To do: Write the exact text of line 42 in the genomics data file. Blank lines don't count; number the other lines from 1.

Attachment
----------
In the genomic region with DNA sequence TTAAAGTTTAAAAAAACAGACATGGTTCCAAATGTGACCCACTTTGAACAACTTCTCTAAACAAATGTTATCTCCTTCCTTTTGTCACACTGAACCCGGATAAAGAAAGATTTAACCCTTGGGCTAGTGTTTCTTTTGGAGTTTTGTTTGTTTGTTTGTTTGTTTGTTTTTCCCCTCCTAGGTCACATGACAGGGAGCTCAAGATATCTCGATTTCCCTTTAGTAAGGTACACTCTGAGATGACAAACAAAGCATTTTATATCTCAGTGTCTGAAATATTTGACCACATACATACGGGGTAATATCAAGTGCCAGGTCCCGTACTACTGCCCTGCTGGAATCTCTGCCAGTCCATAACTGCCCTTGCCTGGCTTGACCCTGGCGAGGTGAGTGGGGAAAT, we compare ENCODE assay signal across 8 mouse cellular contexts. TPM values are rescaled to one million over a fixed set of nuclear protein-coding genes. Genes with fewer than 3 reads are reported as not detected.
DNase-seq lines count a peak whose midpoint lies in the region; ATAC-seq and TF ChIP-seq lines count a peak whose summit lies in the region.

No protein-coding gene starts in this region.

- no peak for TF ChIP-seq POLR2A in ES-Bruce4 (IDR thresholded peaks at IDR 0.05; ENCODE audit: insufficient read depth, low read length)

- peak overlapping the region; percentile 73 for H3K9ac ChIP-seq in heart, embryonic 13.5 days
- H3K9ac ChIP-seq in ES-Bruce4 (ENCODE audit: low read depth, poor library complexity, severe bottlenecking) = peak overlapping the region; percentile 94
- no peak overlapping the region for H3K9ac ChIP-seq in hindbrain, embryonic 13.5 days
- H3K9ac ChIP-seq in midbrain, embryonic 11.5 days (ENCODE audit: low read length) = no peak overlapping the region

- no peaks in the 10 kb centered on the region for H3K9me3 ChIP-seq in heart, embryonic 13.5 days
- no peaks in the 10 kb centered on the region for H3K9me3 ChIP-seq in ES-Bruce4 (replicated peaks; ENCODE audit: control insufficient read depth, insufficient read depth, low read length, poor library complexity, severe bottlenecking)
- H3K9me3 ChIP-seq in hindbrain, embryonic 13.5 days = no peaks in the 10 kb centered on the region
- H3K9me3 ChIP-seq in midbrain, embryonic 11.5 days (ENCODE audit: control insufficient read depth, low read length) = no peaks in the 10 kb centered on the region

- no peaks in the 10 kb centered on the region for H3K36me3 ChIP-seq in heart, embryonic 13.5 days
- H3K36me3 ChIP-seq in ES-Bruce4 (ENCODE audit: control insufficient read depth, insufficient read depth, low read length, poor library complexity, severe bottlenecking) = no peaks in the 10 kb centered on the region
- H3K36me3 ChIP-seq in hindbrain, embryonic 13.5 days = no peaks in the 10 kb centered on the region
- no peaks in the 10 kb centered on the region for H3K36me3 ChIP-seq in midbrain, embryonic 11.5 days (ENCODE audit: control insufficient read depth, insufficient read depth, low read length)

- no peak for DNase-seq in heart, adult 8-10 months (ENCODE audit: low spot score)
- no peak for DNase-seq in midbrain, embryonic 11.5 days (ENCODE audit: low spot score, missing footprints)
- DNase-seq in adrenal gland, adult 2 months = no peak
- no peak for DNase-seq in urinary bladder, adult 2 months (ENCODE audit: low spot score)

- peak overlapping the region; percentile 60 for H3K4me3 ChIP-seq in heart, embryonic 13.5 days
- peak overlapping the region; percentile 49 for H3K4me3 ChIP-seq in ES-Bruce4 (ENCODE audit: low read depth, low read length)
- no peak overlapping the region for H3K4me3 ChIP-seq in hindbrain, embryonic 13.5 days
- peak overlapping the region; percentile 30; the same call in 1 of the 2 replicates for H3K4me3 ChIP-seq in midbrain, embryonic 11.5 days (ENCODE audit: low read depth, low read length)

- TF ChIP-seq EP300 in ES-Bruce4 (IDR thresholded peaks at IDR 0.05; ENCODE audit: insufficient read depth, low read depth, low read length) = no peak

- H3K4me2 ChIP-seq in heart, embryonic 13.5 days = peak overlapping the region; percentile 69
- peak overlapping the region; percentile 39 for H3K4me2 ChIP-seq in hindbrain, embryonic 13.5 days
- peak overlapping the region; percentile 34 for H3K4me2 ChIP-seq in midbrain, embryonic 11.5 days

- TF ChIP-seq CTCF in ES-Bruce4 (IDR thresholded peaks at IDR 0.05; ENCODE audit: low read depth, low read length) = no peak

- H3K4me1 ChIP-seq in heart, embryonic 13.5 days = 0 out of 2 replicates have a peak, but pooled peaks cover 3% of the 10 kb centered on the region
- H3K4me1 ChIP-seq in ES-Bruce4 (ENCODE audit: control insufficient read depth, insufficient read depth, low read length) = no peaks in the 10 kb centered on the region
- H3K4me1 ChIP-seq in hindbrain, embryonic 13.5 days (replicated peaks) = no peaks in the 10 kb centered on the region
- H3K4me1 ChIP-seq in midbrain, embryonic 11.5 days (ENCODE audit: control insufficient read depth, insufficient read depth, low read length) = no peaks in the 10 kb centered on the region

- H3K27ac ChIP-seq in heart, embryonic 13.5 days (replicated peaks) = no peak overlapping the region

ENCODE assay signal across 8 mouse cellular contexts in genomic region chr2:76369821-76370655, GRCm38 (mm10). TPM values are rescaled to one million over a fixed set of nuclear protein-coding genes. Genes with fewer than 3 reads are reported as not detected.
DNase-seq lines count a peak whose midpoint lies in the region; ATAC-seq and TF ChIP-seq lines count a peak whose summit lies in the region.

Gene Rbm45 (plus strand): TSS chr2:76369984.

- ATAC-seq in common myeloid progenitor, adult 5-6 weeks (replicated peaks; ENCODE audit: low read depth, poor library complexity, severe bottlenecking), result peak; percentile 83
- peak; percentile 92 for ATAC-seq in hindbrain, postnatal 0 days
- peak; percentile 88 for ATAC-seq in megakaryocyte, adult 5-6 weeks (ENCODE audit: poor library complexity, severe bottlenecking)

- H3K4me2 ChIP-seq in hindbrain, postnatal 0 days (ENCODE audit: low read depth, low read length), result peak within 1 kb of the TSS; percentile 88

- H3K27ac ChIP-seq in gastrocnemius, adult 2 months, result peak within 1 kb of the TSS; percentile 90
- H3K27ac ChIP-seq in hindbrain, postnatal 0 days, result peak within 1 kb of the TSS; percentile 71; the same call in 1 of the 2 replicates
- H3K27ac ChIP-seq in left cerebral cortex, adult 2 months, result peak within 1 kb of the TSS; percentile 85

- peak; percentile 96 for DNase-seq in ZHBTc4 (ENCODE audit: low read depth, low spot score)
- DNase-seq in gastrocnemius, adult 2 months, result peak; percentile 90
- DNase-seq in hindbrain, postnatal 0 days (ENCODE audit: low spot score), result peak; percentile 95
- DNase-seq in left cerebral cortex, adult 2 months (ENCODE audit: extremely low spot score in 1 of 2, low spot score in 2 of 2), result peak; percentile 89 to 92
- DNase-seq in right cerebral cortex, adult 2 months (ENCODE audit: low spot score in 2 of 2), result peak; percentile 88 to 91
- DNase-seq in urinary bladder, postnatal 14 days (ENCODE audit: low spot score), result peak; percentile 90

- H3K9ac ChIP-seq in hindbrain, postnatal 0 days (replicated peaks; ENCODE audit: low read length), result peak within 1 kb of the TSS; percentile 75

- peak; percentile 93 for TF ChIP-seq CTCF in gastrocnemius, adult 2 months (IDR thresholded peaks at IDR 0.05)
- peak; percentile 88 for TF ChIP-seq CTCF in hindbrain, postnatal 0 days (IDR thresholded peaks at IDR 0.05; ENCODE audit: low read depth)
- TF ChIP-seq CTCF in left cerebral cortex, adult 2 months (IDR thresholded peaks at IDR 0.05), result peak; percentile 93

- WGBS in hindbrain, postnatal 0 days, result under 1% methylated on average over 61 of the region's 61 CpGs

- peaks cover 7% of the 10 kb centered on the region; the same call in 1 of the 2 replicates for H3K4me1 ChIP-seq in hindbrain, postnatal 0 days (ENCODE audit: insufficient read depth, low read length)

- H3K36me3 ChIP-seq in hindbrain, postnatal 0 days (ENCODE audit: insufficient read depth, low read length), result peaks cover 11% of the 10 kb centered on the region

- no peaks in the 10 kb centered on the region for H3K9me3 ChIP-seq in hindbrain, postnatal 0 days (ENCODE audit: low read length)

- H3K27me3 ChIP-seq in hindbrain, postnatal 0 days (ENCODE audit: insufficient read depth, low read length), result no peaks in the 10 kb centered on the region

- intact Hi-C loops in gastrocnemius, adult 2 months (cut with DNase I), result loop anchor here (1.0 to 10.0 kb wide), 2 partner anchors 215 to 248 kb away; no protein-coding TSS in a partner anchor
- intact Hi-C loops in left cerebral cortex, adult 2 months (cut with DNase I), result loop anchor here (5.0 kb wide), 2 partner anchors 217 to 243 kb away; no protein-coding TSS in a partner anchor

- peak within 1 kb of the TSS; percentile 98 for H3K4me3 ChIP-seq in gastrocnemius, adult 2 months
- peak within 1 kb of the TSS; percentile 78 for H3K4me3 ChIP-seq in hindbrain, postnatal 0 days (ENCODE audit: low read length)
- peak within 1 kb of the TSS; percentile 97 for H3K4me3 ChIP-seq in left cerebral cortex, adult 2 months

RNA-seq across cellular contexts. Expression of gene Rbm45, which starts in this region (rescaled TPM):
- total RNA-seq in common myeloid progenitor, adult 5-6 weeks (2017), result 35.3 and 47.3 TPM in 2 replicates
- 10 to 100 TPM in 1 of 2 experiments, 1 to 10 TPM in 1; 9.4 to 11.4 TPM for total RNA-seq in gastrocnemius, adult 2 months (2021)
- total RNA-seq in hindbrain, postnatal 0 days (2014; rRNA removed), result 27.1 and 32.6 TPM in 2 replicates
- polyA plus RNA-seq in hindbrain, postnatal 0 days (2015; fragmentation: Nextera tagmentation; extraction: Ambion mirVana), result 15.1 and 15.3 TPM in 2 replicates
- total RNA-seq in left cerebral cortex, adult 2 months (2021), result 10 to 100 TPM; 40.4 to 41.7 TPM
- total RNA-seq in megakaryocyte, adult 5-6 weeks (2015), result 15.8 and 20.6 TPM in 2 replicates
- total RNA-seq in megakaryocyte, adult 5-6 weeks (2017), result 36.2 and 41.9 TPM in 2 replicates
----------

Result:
- H3K27ac ChIP-seq in gastrocnemius, adult 2 months, result peak within 1 kb of the TSS; percentile 90